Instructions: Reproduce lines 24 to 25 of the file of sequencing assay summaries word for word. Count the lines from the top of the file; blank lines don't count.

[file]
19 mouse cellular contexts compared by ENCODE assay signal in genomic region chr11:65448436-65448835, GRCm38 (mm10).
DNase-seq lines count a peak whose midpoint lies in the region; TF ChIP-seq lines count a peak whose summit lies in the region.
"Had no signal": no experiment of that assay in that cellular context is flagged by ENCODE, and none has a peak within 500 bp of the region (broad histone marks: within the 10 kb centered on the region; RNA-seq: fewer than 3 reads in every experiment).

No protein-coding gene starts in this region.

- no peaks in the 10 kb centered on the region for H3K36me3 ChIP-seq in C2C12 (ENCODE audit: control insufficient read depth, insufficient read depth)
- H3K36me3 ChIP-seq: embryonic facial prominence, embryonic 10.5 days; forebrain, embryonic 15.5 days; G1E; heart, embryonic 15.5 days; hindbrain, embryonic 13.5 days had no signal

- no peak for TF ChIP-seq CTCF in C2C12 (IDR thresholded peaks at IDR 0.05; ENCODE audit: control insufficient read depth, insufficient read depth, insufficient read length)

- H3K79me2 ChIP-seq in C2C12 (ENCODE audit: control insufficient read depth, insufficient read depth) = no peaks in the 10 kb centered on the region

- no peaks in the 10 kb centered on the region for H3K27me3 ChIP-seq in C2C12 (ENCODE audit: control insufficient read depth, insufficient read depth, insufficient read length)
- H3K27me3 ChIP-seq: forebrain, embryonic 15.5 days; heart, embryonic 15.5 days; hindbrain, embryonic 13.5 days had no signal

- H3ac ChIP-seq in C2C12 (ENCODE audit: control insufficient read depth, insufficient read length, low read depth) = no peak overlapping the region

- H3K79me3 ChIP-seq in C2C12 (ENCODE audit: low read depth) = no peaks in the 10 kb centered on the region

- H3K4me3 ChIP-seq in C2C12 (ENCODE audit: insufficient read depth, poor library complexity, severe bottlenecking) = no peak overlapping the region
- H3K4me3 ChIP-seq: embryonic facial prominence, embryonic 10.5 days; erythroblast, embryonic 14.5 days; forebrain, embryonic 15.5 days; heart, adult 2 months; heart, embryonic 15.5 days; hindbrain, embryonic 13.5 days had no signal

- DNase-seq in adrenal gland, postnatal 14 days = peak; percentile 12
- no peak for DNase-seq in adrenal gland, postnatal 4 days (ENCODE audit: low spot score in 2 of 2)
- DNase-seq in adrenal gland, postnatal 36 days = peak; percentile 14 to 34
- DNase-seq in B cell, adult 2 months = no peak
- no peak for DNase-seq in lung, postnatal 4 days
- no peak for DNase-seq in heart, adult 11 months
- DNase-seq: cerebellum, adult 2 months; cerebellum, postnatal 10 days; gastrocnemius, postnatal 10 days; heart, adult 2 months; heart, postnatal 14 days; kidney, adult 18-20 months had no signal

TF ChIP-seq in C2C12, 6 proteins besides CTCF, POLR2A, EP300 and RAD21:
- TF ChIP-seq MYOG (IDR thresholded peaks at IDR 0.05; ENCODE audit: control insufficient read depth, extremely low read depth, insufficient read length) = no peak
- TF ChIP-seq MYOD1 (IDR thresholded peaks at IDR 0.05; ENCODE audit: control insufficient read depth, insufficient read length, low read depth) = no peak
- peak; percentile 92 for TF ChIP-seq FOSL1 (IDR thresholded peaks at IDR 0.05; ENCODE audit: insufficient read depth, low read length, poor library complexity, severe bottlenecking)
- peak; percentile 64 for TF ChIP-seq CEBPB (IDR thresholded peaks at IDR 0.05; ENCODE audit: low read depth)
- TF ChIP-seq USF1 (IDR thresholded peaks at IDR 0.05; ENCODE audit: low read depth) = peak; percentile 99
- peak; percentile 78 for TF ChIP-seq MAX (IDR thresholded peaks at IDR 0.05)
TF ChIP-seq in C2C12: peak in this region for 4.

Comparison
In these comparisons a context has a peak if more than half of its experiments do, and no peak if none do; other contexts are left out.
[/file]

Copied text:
- TF ChIP-seq MYOD1 (IDR thresholded peaks at IDR 0.05; ENCODE audit: control insufficient read depth, insufficient read length, low read depth) = no peak
- peak; percentile 92 for TF ChIP-seq FOSL1 (IDR thresholded peaks at IDR 0.05; ENCODE audit: insufficient read depth, low read length, poor library complexity, severe bottlenecking)